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Grown from Stem Cells: Mini brains in the lab show similar activity to babies


TIME ONLINE | News, backgrounds and debates

San Diego (AP) - At miniature brains in the lab, researchers have measured electrical activity that resembles brainwaves of premature babies.

The mini-brains are about one million times smaller than a human brain, but show rhythmic network activities from the age of about four months. Researchers led by Alysson Muotri of the University of California at San Diego, California, see such organoids as models that can be used, for example, to study abnormal brain abnormalities or the effects of drugs. The study was published in the journal "Cell Stem Cell".

"The level of neural activity we see is unprecedented in the laboratory," Muotri is quoted in a note from the journal. He and his colleagues have come one step closer to a model that can create the early stages of a sophisticated nerve cell network. Networks arise when nerve cells build connections with each other.

The researchers bred many of the three-dimensional organoids from special stem cells and allowed them to grow in the laboratory for ten months. The environmental conditions shaped them as they are necessary for the development of the cerebral cortex of a human brain.

Using genetic markers, the scientists investigated which cells can be found in different stages in the organoid. After one month, the cell complexes consisted of 70 percent precursor cells. After three and six months specialized cells of the brain were found, like glial cells and nerve cells. The researchers also discovered nerve cells with so-called GABA receptors, which had not previously been generated in the laboratory.

The approximately pea-sized mini brains grew on a plate with numerous electrodes. Thus, the team around Muotri could repeatedly determine the electrical activity of the developing neural network. These measurements compared them to measurements of brain activity recorded by other researchers of premature infants. They trained an artificial intelligence system with the preemie data and the program was able to approximately determine the developmental stage of the organoids.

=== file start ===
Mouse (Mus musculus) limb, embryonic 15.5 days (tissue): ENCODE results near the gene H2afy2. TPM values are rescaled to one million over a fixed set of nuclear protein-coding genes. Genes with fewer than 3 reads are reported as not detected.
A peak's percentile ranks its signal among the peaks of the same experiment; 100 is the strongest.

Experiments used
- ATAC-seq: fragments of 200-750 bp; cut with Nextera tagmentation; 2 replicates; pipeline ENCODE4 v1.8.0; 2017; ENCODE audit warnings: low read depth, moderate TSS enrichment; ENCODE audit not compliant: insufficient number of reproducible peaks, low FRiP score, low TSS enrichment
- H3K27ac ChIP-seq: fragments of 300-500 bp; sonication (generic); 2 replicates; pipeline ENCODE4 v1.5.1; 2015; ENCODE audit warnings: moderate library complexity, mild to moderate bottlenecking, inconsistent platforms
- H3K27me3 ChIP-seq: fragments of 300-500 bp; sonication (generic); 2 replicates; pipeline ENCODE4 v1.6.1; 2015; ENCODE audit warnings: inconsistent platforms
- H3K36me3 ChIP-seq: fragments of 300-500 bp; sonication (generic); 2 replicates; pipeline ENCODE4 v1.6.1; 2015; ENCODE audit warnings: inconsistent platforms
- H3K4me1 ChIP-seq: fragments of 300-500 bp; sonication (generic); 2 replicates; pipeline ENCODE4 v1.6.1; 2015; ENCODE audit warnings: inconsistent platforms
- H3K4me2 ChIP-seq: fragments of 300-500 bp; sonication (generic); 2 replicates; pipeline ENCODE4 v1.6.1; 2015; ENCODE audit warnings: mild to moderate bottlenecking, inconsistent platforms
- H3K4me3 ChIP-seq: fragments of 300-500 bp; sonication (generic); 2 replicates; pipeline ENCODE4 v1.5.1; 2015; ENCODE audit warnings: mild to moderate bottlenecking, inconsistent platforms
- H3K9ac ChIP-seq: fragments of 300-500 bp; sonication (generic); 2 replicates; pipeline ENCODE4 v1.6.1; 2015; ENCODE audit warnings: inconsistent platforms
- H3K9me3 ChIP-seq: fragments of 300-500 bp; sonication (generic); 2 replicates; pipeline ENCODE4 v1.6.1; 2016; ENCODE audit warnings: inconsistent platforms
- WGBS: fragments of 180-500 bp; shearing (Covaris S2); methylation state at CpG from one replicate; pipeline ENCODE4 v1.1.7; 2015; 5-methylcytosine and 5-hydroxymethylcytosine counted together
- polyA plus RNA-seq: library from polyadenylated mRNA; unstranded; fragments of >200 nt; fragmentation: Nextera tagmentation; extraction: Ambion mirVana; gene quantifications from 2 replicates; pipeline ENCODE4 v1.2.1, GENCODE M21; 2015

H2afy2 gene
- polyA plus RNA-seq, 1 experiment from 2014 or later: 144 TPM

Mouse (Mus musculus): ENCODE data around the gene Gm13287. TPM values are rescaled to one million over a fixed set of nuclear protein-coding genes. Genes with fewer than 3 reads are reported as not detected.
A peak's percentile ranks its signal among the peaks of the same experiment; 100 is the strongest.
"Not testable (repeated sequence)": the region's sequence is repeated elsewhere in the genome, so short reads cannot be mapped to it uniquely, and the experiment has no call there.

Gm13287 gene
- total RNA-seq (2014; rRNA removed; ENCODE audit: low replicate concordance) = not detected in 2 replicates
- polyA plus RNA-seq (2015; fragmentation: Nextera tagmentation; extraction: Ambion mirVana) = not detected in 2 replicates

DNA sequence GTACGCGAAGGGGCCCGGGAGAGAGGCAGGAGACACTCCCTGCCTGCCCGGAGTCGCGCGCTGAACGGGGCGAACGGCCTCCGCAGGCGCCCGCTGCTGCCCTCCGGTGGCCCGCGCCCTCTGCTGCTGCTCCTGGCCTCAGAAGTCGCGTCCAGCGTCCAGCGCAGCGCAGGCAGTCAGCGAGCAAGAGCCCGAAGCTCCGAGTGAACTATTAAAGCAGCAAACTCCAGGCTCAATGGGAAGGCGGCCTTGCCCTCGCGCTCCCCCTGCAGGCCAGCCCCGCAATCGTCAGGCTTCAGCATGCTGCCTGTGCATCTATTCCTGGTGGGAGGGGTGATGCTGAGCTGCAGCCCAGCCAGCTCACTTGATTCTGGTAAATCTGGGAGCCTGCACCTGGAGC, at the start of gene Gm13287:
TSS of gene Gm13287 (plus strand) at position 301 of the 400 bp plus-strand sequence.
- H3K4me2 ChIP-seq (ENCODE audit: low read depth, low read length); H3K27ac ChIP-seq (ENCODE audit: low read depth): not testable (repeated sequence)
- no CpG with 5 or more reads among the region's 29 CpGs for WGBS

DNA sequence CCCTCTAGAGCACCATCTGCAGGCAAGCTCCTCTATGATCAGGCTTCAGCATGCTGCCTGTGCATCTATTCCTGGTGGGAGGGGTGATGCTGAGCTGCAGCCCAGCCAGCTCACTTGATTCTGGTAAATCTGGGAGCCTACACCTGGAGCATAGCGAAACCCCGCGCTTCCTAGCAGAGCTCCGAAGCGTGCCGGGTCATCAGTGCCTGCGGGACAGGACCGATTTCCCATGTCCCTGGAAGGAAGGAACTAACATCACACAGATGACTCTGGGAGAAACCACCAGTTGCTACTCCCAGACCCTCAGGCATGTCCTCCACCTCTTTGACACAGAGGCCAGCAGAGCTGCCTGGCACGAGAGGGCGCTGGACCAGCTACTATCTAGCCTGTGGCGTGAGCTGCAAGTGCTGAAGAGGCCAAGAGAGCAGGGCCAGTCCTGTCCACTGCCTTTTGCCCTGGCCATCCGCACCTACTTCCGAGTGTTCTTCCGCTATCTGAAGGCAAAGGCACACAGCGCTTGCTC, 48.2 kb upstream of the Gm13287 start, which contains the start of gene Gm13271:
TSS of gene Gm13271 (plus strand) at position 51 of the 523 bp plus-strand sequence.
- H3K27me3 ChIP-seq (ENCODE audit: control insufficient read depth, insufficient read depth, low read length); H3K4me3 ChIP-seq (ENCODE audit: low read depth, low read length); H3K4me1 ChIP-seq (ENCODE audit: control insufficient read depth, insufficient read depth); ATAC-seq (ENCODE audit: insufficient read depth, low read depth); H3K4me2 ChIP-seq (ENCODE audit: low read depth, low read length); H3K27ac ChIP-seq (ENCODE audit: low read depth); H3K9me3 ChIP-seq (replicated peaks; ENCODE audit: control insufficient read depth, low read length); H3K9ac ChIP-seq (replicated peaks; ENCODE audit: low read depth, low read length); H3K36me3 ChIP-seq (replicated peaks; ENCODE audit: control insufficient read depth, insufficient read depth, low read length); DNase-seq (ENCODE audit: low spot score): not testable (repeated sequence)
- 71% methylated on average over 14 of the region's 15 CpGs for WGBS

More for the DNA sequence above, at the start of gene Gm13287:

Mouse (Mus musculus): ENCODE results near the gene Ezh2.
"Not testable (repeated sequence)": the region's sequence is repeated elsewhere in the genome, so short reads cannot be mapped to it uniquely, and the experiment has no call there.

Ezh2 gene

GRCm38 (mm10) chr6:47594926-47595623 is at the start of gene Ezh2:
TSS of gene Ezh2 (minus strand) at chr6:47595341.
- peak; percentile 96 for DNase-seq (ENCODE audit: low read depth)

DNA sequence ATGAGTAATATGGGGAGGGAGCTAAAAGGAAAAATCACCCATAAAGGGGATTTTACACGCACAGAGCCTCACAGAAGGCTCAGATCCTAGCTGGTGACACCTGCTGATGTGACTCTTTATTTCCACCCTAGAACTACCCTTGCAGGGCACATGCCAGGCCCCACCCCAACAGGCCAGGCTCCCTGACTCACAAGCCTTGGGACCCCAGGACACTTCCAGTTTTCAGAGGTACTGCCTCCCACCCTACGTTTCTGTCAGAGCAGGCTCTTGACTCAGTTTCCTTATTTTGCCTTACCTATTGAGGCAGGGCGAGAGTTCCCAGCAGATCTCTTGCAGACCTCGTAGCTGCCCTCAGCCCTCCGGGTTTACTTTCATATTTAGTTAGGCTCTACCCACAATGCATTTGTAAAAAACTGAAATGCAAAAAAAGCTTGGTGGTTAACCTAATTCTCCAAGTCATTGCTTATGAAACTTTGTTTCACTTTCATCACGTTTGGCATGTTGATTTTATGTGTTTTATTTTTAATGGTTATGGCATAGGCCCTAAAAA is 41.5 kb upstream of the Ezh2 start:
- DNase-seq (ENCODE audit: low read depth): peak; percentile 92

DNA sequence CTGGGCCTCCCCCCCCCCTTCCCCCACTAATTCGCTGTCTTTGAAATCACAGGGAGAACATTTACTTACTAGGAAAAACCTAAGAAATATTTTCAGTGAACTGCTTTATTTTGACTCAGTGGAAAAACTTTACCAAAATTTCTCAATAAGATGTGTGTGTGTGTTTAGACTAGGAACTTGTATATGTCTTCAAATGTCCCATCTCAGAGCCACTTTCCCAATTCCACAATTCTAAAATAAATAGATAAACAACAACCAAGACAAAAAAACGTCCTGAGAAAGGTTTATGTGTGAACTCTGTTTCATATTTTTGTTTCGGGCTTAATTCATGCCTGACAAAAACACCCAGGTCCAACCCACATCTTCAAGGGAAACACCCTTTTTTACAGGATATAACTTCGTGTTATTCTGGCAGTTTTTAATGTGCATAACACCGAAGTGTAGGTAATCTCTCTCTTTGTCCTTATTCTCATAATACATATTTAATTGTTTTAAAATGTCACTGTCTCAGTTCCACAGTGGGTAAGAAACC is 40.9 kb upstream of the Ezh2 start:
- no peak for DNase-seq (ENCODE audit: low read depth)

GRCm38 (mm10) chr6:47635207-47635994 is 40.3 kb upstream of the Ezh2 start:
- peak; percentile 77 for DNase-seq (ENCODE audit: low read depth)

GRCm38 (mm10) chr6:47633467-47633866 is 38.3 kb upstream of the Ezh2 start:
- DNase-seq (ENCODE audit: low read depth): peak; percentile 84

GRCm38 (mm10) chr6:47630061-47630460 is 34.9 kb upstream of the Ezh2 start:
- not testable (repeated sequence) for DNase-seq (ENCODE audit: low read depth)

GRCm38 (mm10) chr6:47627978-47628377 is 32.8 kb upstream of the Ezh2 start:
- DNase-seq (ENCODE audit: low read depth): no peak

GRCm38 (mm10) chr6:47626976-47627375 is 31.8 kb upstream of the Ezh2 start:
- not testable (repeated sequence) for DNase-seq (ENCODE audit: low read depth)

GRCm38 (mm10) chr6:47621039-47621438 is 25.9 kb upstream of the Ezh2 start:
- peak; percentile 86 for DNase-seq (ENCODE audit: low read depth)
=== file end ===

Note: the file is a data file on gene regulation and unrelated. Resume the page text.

Muotri and colleagues are aware that their research also raises social and ethical issues. They emphasize that the organoids differ in many ways from the human brain. "The organoid is still a very rudimentary model - we have no other brain parts and structures," says Muotri. For example, there was a lack of blood vessels, even the division into two halves of the brain do not exist. Above all, he emphasizes the opportunities: "I can help people with neurological diseases by giving them better treatments and a better quality of life." Muotri is also involved in a company that uses brain organoids to treat certain neurological disorders Wants to promote illnesses.

Oliver Brüstle from the University Hospital Bonn also sees great opportunities in research on brain organoids. He certifies the group around Muotri a good, serious work, which was made technically sound. However, he bothered by the interpretation that the neuronal activities are similar to those of humans: "With such a statement one should be very careful." For example, inhibitory neurons in organoids are difficult to realize because they are formed elsewhere in the brain and then walk into the cerebral cortex.

Jürgen Knoblich from the Institute of Molecular Biotechnology in Vienna (Austria) also considers the comparison with the brain activities of premature infants to be inappropriate: "This interpretation goes too far and can raise false hopes." In the scientific community, there are also doubts that with the flat electrode plate actually activities of the entire organoid were measured. However, the organoid is a very good research model, much better than the previously used mouse model.

Study (after expiration of the blocking period)

Comment in Nature after presentation of the project at conferences

Source: zeit

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